The ability of GP commissioning consortia to manage information has been called into question by a Department of Health regulator.
The National Information Governance Board also warned expertise may disappear as experienced data management officers face redundancy as a result of the NHS reforms.
The report says assurance and compliance issues in primary care must be addressed, noting that at present GPs are not subject to the same information governance standards as PCTs.
GPs are not subject to the DH’s information governance framework, do not routinely use information governance toolkits to assess compliance and are not audited for data management.
The report, by governance board NHS lead Amanda Johashen, says: “Consortia are already processing significant amounts of identifiable data and also may not be completing information governance toolkits or have any information governance capability.”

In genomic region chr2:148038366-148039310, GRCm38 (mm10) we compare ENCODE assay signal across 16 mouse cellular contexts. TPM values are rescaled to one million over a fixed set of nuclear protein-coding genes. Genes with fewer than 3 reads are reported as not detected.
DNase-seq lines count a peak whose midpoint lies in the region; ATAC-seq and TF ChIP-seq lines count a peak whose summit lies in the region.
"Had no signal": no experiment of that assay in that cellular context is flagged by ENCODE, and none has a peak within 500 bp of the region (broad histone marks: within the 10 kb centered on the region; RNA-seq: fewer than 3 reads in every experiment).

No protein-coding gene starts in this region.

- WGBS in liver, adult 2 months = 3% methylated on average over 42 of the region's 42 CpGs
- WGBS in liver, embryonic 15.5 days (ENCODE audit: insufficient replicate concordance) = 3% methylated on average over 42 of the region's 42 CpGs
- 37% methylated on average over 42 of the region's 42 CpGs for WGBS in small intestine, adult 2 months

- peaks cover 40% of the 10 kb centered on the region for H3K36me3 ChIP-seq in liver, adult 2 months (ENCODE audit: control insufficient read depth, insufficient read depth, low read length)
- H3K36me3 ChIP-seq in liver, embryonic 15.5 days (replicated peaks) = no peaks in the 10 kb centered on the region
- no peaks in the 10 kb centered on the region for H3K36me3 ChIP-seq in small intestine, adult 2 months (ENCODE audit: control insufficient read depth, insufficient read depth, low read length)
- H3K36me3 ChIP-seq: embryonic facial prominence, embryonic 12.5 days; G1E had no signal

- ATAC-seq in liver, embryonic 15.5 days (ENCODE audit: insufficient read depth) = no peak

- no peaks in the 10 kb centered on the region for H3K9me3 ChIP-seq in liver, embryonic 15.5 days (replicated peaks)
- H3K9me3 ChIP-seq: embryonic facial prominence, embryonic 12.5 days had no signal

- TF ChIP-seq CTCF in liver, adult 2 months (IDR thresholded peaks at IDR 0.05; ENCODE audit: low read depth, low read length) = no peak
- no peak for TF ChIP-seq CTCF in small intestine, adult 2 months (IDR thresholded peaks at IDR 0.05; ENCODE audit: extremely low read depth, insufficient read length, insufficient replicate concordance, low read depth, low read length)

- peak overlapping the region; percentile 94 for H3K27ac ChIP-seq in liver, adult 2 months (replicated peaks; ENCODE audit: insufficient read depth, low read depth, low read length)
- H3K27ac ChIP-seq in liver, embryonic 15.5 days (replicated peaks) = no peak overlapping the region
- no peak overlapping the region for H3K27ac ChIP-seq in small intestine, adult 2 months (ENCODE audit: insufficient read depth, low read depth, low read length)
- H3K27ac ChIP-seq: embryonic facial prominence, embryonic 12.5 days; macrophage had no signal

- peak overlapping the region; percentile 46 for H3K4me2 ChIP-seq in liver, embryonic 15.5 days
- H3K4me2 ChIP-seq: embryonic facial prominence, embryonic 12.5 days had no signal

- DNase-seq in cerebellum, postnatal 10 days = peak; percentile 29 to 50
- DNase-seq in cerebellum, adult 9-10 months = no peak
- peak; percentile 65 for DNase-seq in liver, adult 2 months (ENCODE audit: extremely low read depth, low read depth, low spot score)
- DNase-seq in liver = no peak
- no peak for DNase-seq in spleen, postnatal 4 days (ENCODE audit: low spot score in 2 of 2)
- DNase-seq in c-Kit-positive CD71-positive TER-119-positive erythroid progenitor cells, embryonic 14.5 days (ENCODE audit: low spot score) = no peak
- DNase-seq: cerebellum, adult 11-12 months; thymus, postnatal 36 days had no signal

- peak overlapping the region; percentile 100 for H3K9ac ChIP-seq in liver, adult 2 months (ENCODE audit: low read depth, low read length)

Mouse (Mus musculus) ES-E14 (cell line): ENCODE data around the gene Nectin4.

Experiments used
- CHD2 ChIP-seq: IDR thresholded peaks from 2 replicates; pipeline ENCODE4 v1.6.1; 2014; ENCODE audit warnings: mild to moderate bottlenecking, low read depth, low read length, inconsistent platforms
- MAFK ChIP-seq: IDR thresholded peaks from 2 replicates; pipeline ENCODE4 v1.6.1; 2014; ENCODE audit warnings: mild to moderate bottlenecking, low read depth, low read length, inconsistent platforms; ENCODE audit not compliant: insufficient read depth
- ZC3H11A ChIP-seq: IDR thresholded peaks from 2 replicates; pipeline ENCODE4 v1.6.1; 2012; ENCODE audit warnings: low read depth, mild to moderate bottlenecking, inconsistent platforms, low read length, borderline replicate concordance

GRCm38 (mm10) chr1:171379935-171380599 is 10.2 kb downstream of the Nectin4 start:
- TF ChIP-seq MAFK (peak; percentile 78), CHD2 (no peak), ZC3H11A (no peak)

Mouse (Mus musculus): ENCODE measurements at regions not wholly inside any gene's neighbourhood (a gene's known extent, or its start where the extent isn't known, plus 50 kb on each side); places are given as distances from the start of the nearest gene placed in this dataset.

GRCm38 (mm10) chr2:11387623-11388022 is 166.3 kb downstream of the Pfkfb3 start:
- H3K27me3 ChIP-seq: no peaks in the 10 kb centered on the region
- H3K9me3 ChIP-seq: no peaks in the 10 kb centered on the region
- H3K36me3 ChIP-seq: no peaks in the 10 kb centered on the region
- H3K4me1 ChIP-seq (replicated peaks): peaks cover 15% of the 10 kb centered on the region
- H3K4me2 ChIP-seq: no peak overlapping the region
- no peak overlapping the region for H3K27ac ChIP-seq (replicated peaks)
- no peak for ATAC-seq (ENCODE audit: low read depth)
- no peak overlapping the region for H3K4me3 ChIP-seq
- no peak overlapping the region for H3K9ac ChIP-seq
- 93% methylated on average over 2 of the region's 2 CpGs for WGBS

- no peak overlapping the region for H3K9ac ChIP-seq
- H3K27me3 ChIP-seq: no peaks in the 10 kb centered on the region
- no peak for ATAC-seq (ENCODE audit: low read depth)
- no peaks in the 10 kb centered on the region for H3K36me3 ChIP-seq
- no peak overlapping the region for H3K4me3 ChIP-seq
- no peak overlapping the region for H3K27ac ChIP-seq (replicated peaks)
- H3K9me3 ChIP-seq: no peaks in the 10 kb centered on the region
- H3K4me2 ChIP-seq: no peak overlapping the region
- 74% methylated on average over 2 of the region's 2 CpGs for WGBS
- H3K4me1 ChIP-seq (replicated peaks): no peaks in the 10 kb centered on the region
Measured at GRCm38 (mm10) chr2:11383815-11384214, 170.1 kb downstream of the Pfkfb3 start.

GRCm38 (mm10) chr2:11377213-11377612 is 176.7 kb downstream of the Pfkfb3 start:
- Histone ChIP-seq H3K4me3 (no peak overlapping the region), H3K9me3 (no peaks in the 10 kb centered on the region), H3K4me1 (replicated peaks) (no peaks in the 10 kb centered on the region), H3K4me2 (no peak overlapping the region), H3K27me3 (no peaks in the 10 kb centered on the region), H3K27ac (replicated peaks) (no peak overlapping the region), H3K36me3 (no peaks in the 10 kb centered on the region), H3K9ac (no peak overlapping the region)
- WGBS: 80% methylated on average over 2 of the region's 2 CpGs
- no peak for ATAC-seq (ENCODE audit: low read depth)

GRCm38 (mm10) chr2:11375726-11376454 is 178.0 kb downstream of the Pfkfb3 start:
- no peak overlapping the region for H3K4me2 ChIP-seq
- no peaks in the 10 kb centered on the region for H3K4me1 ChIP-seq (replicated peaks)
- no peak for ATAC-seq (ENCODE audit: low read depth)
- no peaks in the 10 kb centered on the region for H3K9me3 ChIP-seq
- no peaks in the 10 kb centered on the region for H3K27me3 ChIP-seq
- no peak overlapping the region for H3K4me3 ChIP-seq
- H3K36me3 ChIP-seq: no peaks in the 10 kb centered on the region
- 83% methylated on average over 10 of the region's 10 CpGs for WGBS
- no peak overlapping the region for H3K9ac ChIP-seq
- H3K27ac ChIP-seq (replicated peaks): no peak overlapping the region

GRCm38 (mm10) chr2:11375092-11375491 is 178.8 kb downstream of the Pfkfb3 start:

It says: “These organisations may not specifically be used to processing large amounts of data for secondary purposes and may not have an adequate understanding of the legislative or regulatory framework.
“It is also unknown whether their IT or security arrangements are compliant with NHS requirements.”
The report also says maintaining staff capacity is “fundamental” to information governance as the NHS restructures.
But it adds: “Many of these roles have been put at risk of redundancy and consequently there is a serious risk that much of this expertise will disappear.”
The report says IT systems change much more slowly than NHS policy, and many existing systems were put in place before current confidentiality requirements were implemented. Many organisations will be resorting to inefficient temporary solutions, which are unsustainable in the long term.
Governance board papers for May identify concerns about GP consortia and primary care trust clusters. The Information Commissioner’s Office has already identified the risk of managers “stumbling into illegality” by inadvertently breaching the Data Protection Act in allowing clusters access to information held by PCTs.